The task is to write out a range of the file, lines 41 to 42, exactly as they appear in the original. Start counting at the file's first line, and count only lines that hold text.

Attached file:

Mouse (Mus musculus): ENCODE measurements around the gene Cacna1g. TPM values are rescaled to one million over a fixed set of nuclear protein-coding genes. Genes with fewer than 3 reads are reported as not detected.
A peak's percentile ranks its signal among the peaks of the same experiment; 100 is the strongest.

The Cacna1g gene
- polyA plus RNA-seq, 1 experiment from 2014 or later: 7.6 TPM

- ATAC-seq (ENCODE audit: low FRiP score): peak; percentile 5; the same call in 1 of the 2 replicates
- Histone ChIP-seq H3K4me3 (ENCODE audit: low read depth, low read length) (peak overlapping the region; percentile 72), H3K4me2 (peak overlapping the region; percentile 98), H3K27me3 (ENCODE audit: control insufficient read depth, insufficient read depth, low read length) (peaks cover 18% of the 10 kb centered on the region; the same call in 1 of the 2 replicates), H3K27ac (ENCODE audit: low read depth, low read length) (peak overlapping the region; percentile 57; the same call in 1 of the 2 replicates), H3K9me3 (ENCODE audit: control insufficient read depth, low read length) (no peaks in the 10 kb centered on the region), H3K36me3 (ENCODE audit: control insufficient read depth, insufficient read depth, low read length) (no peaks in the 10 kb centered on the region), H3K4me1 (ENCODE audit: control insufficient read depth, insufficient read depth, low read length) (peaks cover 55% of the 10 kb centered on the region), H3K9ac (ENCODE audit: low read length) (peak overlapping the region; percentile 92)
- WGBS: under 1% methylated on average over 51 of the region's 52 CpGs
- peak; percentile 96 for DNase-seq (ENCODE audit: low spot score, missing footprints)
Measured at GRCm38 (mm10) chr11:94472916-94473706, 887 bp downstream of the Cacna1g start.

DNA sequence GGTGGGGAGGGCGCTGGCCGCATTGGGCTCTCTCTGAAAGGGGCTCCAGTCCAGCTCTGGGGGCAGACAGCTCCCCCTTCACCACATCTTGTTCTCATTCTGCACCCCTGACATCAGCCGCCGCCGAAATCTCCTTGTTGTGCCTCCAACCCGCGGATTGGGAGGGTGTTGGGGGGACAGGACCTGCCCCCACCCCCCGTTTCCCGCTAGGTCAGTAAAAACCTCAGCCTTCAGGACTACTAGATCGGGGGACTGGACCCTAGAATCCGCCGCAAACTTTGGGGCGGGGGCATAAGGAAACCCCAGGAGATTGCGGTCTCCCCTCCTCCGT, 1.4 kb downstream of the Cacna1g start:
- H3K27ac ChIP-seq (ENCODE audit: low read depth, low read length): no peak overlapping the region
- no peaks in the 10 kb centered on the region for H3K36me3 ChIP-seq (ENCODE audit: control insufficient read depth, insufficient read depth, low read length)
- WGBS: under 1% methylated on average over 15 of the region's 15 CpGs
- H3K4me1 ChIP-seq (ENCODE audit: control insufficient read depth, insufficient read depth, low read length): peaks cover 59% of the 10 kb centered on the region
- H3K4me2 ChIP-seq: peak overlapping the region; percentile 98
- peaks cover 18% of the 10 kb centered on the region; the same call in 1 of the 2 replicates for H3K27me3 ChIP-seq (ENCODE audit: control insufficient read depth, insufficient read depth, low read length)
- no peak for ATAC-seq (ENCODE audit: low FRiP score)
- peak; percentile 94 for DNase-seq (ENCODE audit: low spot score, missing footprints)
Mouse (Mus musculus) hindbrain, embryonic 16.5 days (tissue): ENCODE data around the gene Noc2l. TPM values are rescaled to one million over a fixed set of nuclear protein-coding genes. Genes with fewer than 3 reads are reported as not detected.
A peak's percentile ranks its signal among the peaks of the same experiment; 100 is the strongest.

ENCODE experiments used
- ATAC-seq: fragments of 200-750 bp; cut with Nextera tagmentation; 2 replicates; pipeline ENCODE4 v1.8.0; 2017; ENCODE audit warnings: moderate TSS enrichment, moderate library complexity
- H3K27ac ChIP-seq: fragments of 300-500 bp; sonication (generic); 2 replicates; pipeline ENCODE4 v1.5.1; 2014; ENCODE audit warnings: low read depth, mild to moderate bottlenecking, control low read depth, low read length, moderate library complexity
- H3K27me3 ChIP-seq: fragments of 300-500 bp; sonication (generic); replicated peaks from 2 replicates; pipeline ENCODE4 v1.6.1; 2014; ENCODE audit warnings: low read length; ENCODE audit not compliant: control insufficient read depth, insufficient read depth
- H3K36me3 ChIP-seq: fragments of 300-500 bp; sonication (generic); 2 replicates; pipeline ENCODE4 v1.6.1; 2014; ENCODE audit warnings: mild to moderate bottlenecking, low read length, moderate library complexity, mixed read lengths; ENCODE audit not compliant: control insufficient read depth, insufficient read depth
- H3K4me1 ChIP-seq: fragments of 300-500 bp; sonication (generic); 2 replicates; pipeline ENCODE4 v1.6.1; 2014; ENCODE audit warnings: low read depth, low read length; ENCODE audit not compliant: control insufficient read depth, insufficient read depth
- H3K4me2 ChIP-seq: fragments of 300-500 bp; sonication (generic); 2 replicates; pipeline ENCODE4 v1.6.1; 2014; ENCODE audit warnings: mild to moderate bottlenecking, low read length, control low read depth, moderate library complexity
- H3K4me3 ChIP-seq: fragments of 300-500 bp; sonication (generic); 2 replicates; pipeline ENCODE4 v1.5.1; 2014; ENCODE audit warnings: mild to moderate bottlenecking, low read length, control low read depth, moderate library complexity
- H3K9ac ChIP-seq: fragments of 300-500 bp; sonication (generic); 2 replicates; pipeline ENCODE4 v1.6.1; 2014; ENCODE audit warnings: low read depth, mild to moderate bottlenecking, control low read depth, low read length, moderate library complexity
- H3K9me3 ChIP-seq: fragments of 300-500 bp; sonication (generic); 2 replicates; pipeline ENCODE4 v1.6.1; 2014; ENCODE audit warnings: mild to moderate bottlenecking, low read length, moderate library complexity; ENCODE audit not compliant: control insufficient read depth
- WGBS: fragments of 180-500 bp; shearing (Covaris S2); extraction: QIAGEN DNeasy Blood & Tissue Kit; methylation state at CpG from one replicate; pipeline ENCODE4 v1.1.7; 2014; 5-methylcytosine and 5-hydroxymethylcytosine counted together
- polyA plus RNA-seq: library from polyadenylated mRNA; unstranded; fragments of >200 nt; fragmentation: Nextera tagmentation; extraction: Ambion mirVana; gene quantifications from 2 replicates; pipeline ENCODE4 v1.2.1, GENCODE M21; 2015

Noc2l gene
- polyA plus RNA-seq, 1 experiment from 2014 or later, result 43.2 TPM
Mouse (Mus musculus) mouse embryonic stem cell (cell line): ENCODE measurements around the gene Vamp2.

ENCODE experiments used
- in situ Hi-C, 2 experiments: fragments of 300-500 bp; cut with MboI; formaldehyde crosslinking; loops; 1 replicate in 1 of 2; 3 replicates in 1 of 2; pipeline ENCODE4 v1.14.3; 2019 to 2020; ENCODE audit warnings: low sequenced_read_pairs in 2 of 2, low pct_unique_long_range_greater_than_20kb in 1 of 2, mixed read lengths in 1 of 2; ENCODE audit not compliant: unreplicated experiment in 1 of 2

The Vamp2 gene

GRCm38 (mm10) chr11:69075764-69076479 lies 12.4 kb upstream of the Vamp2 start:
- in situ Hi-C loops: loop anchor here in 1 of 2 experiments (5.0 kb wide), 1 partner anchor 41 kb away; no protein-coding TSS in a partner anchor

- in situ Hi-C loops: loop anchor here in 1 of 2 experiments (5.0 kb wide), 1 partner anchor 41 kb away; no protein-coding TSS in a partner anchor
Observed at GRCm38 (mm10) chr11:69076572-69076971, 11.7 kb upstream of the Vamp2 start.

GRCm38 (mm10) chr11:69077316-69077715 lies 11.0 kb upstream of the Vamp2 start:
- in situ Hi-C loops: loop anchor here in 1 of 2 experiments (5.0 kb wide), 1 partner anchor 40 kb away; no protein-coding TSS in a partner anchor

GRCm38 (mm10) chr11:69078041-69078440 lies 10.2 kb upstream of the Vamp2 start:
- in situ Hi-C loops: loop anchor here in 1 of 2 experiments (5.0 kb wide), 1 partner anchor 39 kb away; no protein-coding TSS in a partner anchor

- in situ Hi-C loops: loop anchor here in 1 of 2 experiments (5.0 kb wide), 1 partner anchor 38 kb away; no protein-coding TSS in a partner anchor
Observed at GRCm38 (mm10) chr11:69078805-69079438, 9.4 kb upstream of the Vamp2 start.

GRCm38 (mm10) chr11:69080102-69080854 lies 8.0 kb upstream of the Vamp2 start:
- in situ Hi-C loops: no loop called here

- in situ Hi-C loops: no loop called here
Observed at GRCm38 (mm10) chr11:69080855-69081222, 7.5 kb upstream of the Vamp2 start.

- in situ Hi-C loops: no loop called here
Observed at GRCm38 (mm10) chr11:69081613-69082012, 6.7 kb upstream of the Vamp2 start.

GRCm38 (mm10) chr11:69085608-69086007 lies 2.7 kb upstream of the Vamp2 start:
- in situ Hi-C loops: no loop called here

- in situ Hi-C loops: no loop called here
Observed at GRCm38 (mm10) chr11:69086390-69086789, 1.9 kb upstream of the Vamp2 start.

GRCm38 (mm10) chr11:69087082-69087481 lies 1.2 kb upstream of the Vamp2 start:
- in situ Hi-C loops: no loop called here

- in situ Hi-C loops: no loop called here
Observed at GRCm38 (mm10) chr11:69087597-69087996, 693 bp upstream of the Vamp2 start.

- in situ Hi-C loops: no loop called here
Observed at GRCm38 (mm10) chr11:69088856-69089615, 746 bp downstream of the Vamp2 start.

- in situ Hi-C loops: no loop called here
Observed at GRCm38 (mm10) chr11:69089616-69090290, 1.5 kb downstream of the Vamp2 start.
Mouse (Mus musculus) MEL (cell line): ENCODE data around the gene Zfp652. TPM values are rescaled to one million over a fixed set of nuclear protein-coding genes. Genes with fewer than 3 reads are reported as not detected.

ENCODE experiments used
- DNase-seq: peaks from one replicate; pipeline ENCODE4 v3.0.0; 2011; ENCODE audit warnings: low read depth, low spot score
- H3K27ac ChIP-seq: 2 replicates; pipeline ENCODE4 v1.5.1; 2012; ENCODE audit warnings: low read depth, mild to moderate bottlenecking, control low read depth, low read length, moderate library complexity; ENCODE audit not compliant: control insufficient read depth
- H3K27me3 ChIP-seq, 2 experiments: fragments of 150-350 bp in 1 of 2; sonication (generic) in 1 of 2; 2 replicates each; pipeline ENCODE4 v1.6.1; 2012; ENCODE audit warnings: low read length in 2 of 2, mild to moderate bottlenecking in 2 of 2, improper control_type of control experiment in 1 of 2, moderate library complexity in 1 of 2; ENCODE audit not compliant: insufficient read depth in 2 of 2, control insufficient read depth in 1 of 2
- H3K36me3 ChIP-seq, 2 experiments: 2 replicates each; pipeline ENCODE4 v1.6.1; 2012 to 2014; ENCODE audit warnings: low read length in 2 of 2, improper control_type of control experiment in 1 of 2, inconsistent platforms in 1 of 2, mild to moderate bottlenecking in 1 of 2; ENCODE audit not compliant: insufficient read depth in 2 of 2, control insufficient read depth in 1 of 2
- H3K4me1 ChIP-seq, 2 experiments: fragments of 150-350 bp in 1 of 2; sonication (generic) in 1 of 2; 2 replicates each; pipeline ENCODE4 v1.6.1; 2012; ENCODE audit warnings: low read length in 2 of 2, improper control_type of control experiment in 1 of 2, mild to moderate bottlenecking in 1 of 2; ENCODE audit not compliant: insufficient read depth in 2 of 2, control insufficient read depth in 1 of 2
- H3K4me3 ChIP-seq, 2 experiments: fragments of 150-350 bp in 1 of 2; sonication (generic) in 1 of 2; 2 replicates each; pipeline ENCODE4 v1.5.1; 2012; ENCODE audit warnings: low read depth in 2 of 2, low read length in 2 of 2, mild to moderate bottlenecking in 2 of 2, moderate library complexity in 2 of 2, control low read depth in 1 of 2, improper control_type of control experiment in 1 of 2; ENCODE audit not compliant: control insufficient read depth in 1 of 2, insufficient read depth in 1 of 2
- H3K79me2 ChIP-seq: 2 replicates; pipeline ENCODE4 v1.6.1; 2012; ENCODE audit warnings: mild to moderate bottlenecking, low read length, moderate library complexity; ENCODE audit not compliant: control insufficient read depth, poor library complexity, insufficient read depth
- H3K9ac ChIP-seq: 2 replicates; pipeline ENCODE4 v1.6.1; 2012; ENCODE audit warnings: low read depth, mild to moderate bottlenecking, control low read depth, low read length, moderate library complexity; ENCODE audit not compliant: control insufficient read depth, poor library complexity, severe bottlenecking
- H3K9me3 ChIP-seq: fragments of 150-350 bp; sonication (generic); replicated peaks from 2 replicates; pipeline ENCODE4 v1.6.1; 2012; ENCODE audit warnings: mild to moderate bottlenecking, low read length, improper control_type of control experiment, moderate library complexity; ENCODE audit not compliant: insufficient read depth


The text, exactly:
- in situ Hi-C loops: loop anchor here in 1 of 2 experiments (5.0 kb wide), 1 partner anchor 41 kb away; no protein-coding TSS in a partner anchor
Observed at GRCm38 (mm10) chr11:69076572-69076971, 11.7 kb upstream of the Vamp2 start.